One of my co-workers this morning informed me that she was trying to switch to Gmail. I thought this was a nice gesture - not that she did it for me, but that she told me she was going to give it an honest-to-goodness trial. She's switching from Hotmail and she found that the import of her email and contacts was very easy. Good start.
From there, the conversation takes a bit of a philosophical turn. My co-worker, being from a different generation than myself (and a former librarian) asked me how to structure her folders and group her emails. Things start to get a little gooey here... I can see where's she going... and I know why she's asking...... I also know that my response is going to be tough for her to swallow.
The fundamental difference between the email systems developed in the early '90s vs. the email systems developed in the early 2000's is that the earlier versions are built on a hierarchical system, whereas the latter are built on a system of search. At this stage in technology, they are now both capable of crossing over and performing many of the functions of the other..... but, like Mac vs. PC, no matter how you slice it, they just seem to excel in their specific domain.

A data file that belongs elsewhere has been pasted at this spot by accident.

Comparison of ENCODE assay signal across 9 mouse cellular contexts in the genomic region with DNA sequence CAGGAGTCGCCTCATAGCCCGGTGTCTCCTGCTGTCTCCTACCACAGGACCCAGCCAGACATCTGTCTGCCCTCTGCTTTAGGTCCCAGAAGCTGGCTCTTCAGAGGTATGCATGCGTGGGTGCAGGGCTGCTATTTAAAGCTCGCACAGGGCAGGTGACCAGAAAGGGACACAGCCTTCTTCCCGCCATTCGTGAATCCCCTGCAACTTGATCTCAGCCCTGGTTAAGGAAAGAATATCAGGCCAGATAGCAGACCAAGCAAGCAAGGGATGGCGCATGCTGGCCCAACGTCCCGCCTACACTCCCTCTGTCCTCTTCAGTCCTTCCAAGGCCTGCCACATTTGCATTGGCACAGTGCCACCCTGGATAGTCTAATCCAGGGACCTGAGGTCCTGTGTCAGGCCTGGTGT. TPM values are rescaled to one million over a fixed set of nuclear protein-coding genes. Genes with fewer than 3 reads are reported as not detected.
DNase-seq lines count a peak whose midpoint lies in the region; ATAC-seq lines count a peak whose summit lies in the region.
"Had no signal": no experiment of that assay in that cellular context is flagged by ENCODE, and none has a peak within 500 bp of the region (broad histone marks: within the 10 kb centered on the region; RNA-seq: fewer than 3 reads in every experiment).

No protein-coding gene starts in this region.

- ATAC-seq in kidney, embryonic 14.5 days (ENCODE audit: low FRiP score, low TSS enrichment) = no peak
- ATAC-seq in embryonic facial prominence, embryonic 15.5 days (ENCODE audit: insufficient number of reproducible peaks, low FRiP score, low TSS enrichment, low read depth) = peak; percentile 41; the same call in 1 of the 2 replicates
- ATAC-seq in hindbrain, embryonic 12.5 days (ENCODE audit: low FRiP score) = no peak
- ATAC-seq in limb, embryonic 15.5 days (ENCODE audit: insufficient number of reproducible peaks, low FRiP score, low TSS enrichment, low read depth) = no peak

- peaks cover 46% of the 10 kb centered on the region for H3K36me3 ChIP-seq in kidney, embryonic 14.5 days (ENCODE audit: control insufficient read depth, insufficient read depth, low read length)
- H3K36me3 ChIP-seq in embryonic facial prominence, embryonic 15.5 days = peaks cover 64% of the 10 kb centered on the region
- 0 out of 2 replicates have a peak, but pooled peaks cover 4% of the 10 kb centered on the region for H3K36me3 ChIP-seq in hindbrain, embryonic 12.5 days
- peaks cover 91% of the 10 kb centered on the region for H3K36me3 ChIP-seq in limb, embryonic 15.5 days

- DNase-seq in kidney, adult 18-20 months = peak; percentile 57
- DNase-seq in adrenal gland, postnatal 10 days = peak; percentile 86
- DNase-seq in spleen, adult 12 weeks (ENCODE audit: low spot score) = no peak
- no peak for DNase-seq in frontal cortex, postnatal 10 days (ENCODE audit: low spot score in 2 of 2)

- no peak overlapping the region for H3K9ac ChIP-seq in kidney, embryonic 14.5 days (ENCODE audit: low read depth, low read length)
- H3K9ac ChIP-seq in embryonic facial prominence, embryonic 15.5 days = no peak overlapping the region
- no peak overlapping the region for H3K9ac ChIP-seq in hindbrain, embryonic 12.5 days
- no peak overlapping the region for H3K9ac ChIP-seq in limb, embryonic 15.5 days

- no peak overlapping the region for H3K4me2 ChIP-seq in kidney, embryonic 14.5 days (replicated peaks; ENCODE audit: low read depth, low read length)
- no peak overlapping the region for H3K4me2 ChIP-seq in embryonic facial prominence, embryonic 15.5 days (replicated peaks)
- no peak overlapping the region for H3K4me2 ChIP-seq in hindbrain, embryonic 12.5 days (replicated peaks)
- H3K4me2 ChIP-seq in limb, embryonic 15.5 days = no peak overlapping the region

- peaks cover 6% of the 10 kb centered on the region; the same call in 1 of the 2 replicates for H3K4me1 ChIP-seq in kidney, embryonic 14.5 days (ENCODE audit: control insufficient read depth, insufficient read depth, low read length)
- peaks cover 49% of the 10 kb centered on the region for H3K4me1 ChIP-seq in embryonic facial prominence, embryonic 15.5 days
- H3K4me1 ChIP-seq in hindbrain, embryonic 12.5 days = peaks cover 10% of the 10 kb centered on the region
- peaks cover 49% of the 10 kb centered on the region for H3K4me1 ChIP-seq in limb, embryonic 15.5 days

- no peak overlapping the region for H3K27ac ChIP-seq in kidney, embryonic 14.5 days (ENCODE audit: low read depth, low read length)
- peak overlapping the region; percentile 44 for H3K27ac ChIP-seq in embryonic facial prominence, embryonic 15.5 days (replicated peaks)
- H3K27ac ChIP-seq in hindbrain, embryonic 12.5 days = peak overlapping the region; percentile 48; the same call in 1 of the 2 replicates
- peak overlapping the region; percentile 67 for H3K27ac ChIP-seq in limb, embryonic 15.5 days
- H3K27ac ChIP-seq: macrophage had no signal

"Sure," I tell her, "there are labels and color codes you can add to individuals, or groups... there are even 'extensions' (apps) you can add to Gmail to make it function more like the structured, hierarchical system you are used to... but really, that is kind of defeating the purpose." The purpose of having a searchable inbox is so you don't HAVE to make folders; so you don't have to worry about where things go, how they get there, and if they made it safely. The purpose of a searchable inbox is to give you immediate access to any-and-all emails under a simple search command. Moving from a structured environment, I completely understand why and how this can be a difficult step in retraining your brain and your immediate intentions to think and act towards email, information, data.
Both systems have their strengths... both systems have their flaws.